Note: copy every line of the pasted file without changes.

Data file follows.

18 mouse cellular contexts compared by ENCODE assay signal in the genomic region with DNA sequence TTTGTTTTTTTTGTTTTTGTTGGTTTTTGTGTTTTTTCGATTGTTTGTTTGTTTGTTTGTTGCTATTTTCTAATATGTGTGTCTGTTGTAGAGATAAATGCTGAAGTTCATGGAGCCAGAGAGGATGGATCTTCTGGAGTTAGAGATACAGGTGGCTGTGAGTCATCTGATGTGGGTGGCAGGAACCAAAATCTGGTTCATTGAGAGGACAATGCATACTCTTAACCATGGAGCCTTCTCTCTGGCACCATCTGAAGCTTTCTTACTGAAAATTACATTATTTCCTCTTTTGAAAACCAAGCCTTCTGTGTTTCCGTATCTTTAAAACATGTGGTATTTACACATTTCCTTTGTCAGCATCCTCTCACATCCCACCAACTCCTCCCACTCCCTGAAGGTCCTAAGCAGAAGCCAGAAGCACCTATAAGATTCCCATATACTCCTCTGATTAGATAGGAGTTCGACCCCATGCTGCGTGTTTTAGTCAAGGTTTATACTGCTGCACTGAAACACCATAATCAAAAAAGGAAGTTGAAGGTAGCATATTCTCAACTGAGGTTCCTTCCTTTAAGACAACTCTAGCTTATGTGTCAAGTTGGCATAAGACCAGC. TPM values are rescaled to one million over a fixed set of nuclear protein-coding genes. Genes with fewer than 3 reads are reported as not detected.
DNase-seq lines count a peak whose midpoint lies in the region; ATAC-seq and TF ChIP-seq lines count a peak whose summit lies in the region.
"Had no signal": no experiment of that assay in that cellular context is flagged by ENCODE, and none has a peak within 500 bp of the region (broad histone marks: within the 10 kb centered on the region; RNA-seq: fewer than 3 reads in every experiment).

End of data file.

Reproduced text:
18 mouse cellular contexts compared by ENCODE assay signal in the genomic region with DNA sequence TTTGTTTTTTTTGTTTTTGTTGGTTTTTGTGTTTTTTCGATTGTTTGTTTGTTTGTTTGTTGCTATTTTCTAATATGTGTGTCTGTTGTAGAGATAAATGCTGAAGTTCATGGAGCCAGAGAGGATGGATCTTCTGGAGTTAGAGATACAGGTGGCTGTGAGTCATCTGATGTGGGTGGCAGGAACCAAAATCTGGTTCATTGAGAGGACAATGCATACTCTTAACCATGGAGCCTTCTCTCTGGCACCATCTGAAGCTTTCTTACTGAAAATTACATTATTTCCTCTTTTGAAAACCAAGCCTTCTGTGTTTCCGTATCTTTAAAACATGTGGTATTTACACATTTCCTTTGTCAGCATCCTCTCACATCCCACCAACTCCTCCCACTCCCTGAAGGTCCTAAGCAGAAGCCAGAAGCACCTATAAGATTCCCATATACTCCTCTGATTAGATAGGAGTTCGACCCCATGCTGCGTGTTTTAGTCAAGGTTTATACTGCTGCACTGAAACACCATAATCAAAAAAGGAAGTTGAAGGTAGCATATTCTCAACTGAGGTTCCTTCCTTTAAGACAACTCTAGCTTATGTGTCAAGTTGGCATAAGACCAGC. TPM values are rescaled to one million over a fixed set of nuclear protein-coding genes. Genes with fewer than 3 reads are reported as not detected.
DNase-seq lines count a peak whose midpoint lies in the region; ATAC-seq and TF ChIP-seq lines count a peak whose summit lies in the region.
"Had no signal": no experiment of that assay in that cellular context is flagged by ENCODE, and none has a peak within 500 bp of the region (broad histone marks: within the 10 kb centered on the region; RNA-seq: fewer than 3 reads in every experiment).